Astronomers spot huge disc around planet outside our solar system

Astronomers spot huge disc around planet outside our solar system
Astronomers have spotted a moon-forming disc around a planet outside of our solar system.

Astronomers have spotted a moon-forming disc around a planet outside of our solar system.

It is the first time that scientists can be sure they have seen such a disc – which could be forming new satellites around its host world – around an exoplanet.

The new findings could help show how moons and planets are able to form in solar systems when they are still young. That process still remains largely mysterious to scientists.

Astronomers will now be able to watch the disc through its life and hope to see those moons as they form.

“These new observations are also extremely important to prove theories of planet formation that could not be tested until now,” says Jaehan Bae, a researcher from the Earth and Planets Laboratory of the Carnegie Institution for Science, USA, and author on the study.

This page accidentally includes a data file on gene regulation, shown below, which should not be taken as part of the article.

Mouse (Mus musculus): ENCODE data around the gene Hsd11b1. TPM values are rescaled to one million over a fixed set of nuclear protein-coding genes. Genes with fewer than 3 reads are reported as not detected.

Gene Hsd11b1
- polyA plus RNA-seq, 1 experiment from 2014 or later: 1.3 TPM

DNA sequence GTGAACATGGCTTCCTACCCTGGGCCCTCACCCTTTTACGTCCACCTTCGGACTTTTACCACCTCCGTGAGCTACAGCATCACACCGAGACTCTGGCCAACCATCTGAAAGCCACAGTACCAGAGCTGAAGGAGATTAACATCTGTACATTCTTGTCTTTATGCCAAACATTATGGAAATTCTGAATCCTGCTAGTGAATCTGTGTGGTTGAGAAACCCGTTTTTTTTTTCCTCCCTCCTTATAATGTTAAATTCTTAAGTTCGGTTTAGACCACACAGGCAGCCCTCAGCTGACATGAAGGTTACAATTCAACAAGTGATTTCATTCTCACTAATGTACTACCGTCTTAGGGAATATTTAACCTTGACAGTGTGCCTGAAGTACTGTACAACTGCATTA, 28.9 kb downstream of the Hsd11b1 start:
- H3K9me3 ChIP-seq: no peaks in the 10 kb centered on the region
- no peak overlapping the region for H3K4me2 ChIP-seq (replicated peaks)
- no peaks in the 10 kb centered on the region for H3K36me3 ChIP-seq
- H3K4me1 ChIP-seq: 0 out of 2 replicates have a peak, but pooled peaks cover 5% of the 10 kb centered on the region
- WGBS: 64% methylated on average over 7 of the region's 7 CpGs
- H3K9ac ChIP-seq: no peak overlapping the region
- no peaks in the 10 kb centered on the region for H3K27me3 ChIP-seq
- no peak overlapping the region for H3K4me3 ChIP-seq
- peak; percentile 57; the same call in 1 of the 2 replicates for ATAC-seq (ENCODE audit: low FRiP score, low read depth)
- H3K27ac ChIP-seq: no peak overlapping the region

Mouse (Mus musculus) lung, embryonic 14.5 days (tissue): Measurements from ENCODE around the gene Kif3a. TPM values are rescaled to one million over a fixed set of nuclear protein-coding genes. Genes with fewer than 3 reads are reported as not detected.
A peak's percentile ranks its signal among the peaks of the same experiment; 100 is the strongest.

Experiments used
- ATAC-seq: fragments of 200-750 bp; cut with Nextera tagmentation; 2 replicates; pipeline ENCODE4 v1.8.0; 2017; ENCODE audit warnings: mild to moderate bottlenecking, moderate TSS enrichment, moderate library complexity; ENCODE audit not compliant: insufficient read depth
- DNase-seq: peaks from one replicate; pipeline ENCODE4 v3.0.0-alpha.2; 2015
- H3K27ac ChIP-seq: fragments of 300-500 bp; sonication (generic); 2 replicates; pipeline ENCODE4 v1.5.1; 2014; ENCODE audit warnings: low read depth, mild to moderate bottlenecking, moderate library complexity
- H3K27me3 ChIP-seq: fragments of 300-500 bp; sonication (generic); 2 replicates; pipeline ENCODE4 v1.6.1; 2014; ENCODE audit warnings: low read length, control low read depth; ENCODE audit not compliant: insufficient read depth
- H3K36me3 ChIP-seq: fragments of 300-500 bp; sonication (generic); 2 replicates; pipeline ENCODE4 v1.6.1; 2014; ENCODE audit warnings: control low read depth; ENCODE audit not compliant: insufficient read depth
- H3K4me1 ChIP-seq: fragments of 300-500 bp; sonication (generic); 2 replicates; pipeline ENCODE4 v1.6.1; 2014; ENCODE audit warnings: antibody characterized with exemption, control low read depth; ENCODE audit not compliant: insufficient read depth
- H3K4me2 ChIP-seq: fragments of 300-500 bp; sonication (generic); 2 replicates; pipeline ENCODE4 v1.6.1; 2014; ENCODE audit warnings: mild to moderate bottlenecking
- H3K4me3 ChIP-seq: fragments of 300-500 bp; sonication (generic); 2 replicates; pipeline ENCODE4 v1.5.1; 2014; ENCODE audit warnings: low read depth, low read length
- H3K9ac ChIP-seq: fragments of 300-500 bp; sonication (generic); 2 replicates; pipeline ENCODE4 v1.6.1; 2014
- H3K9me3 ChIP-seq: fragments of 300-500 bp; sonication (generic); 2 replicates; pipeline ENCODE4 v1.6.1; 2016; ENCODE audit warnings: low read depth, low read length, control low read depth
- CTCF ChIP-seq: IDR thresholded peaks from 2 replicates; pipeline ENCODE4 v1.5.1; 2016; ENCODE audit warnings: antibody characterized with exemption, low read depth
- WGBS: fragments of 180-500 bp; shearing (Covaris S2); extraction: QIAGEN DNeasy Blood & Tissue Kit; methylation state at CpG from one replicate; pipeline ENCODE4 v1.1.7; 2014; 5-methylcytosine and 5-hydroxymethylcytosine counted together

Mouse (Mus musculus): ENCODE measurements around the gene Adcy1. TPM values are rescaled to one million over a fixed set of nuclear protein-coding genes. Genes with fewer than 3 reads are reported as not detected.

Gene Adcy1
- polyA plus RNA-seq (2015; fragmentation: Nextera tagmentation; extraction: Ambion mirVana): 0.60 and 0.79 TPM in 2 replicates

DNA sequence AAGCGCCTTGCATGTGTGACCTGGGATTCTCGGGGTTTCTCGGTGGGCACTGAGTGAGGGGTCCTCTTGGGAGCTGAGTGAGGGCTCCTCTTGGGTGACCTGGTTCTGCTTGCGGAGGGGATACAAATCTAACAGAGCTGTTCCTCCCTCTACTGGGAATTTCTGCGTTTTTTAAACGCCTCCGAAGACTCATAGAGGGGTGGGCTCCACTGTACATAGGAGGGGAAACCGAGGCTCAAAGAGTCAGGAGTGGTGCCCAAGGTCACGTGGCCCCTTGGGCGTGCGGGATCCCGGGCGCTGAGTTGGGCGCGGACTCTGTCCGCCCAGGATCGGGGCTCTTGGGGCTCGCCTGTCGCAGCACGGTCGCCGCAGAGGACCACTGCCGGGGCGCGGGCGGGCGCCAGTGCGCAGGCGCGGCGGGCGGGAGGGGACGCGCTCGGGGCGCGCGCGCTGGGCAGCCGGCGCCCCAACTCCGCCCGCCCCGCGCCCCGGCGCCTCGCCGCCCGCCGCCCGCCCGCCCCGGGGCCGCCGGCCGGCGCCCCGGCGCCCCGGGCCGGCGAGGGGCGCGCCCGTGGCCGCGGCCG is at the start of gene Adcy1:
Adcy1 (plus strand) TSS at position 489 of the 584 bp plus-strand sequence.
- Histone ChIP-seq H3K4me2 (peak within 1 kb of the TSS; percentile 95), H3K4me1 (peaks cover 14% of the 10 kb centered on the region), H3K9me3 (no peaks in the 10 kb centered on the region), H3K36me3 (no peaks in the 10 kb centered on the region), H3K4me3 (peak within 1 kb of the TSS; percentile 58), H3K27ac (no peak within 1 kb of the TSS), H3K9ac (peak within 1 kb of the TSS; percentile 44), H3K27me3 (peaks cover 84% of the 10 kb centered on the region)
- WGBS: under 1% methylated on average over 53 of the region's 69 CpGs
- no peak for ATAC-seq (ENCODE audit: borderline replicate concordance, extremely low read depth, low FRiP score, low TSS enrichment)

The new breakthrough used the Atacama Large Millimetre/submillimeter Array, or ALMA, to gather pictures of the phenomenon in precise detail.

“Our ALMA observations were obtained at such exquisite resolution that we could clearly identify that the disc is associated with the planet and we are able to constrain its size for the first time,” she adds.

The region is strictly known as a circumplanetary disk, and is made up of gas and dust that wraps around the planet.

The newly discovered example is around a planet known as PDS 70c. That is one of two huge, Jupiter-like planets that orbit around a star almost 400 light years away.

Scientists had previously suspected the planet had its own disc around it, but it was too difficult to tell it apart from the environment around it. The new discovery marks the first time scientists can be sure.

The detailed images allowed the team to measure the disc’s size and its mass – finding that it is roughly as big as the distance between the Sun and the Earth, and has nough material to form up to three Moon-sized satellites.

“We used the millimeter emission from cool dust grains to estimate how much mass is in the disk and therefore, the potential reservoir for forming a satellite system around PDS 70c,” said Sean Andrews, a study co-author and astronomer at the Center for Astrophysics (CfA).

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